• What would you like to be doing that you think you can’t do now?

As a leader, people may look to you as an example how to manage their own working life relationship. Take note of the suggestions below to help others achieve greater harmony and less stress:

Make work a place where people want to be. There will always be challenging locations and roles, but as a leader, it is up to you to create a working environment that allows people to feel valued and proud of what they do. Help them to view their work as a healthy and essential part of their lives, not a separate element.

Set clear boundaries and expectations, both for yourself and others. In today’s ubiquitous electronic communication environment, it is common to answer e-mails and business calls during personal time, even holidays. Depending upon your personal situation, this may be perfectly acceptable, however it could be potentially very damaging to both your own relationships, and those of the people you lead.

Set the right example. As a leader people will always follow your actions rather than your words. Put in the long hours and extra effort when it’s needed, but show your people that you have a developed a positive relationship between your commitment to work and respect for your family and social relationships. Encourage them to be doing the same.

Where possible, allow for flexible working. Many companies have identified the value to be gained from adopting flexible working practices. Research shows that happy, healthy employees are more productive so you really have nothing to lose and so much to gain!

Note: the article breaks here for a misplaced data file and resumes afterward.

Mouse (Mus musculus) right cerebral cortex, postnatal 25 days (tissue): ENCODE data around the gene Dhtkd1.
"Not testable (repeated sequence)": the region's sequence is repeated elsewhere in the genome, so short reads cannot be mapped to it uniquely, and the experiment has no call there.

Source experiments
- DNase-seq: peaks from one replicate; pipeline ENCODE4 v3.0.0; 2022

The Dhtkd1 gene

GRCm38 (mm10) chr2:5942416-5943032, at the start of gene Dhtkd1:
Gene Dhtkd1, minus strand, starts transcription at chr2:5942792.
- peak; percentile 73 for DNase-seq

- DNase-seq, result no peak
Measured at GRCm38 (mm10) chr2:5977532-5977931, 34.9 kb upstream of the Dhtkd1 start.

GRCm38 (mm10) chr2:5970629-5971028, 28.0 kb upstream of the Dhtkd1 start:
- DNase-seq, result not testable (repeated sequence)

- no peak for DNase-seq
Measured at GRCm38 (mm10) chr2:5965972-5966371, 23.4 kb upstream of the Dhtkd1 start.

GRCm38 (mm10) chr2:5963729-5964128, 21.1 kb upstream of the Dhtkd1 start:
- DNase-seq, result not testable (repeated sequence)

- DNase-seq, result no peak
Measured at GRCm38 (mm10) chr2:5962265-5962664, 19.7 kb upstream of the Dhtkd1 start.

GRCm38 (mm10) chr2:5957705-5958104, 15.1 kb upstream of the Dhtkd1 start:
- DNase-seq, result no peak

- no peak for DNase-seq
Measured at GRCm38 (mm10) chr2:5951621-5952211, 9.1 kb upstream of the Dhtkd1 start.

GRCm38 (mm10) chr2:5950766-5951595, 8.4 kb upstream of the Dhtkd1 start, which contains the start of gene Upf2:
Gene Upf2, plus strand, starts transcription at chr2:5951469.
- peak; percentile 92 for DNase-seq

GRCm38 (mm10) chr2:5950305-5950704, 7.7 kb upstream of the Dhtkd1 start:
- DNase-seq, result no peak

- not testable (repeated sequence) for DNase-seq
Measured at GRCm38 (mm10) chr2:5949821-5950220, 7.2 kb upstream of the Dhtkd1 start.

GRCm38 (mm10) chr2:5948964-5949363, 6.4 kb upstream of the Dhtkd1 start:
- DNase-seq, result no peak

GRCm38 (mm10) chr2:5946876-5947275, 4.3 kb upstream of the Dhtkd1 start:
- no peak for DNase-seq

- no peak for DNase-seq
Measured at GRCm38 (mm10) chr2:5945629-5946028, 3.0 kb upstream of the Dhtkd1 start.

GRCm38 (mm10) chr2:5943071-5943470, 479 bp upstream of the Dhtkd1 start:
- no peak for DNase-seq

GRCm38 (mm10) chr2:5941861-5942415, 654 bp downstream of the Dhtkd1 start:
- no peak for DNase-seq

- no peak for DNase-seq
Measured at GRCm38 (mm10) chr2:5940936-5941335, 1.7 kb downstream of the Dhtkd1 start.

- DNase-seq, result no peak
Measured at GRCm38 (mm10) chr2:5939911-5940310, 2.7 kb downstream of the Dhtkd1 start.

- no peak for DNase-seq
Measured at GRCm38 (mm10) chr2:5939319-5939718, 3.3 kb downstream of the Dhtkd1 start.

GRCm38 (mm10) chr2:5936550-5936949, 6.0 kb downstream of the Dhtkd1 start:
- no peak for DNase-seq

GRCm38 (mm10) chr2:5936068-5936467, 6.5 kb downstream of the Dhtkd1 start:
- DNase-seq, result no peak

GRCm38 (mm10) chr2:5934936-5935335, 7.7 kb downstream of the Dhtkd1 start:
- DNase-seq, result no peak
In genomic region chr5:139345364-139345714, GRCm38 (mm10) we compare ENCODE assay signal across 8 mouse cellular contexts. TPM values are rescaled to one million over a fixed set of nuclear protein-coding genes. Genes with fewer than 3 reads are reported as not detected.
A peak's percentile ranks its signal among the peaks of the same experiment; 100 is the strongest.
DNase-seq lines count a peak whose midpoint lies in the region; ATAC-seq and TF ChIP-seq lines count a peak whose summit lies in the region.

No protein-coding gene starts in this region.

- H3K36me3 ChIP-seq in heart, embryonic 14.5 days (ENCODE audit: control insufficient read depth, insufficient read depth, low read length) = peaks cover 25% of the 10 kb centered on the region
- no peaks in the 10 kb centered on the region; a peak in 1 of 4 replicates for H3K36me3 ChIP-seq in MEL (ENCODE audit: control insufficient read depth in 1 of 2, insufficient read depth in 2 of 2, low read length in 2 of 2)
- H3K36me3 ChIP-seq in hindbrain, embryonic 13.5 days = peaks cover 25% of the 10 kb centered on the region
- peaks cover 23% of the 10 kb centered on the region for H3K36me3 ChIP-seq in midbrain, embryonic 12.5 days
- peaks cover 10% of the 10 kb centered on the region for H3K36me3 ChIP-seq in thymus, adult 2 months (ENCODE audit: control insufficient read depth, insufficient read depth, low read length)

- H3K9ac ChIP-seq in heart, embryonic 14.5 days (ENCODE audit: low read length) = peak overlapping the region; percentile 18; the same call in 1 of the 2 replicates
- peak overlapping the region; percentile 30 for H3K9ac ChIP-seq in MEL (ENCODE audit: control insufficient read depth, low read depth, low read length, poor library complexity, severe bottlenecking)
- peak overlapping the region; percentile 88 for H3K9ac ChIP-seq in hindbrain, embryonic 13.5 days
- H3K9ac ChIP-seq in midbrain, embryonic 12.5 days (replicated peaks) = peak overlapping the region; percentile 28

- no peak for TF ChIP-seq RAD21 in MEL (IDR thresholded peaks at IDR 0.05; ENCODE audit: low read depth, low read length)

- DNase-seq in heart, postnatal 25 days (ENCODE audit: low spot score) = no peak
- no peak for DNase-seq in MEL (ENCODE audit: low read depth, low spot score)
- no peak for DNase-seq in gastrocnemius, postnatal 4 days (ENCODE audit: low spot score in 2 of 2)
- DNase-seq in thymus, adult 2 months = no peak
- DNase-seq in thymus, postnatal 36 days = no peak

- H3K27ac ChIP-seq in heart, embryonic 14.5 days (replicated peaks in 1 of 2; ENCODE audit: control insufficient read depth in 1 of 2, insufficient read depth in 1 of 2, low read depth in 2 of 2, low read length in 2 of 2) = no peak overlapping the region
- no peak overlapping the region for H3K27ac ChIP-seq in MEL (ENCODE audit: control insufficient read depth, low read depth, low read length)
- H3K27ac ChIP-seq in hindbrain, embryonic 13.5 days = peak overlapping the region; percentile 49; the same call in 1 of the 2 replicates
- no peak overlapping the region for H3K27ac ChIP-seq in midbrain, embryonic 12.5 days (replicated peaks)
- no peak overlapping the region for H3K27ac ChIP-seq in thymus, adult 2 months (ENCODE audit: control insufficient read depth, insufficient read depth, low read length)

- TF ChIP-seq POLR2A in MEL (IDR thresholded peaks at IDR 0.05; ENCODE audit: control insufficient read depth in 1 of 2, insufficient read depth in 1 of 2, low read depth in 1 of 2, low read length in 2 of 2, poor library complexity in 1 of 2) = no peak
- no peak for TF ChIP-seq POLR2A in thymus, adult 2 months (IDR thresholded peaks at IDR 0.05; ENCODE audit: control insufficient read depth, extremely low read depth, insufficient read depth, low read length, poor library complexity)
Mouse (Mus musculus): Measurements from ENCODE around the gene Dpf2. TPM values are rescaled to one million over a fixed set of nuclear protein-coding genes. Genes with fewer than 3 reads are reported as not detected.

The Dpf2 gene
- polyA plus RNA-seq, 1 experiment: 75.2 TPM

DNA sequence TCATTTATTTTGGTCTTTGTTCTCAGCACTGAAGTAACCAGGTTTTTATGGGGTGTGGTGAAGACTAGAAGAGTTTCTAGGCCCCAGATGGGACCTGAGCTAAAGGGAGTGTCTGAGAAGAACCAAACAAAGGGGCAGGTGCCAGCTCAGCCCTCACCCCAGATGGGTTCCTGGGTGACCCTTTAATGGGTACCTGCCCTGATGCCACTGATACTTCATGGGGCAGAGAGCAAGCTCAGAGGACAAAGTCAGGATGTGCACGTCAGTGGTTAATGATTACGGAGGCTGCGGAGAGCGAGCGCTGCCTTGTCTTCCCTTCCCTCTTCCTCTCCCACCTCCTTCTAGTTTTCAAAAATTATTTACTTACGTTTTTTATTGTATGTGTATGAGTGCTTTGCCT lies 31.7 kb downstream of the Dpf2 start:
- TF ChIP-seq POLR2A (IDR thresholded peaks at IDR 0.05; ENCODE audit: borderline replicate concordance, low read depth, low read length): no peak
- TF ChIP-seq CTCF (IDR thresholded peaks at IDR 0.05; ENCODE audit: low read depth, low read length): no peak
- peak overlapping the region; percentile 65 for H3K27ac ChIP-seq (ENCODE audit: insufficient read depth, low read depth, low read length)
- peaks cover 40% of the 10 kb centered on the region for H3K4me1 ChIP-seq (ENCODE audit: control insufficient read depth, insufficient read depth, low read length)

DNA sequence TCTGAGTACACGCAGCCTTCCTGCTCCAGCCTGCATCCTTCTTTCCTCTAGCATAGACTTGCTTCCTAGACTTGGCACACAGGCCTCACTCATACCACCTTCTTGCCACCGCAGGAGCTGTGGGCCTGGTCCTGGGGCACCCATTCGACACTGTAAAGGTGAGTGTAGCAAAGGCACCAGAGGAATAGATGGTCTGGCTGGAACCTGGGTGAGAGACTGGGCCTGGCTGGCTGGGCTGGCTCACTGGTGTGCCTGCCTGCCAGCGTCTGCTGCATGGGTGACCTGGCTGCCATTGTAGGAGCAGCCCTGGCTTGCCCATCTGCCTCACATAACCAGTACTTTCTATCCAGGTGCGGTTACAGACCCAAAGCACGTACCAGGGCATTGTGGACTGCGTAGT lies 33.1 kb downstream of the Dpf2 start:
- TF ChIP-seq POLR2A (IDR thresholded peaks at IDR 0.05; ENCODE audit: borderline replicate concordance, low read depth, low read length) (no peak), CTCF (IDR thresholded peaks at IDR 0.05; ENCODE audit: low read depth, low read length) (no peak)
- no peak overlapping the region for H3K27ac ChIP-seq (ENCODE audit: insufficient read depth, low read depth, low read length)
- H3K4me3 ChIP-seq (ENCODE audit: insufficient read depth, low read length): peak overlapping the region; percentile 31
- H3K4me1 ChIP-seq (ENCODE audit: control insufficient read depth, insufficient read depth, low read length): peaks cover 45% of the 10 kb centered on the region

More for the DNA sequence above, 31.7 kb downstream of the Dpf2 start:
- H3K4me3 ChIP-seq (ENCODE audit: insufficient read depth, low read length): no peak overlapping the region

Manage work time effectively. Not always easily done, but the more productive you, and your people are at work, the more time you can free up for the social aspects of life. Consider using the Leader Focus App for the iPad to help you and your team to set priorities and maintain focus throughout the day so that the important things that will make the biggest difference are achieved.

Accept that others are different. Once you understand your own drivers and motivations, you need to appreciate that those around you will have their own differing priorities. Avoid foisting your own ‘working life relationship’ on them as this may cause unnecessary stress on you both.

Much has been written about the the failure of people to ‘balance’ their work and family/social responsibilies and the subsequent consequences, including (Greenhaus & Beutell, 1985; Rice, Frone & McFarlin, 1992; Frone, Russell & Cooper, 1993; Thomas & Ganster, 1995).  Amongst the most important of the consequences on individuals and companies were:

  • Increased levels of stress and stress related illness
  • Lower life satisfaction
  • Higher rates of family strife, violence and divorce
  • Rising incidence of substance abuse
  • Higher rates of absenteeism and turnover
  • Reduced productivity
  • Decreased job satisfaction
  • Lower levels of organisational commitment and loyalty

For most of us, work is an essential and important part of our life, and it’s time to stop trying to create an impossible ‘work/life balance’ and focus instead on developing a healthy ‘working life relationship’ that will allow you to enjoy all the things that make your life more meaningful and satisfying without increasing the pressure on either side of the relationship.

“There is no such thing as work-life balance. Everything worth fighting for unbalances your life” Alain de Botton

Thank you for reading and please share this post with others who you think may find it helpful.

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This is an extract from the LeaderFocus App for the iPad available on iTunes.  To learn more and to download the LeaderFocus App click on the icon.  Keith Barnwell is a leadership development specialist and executive coach at It’s All About Leadership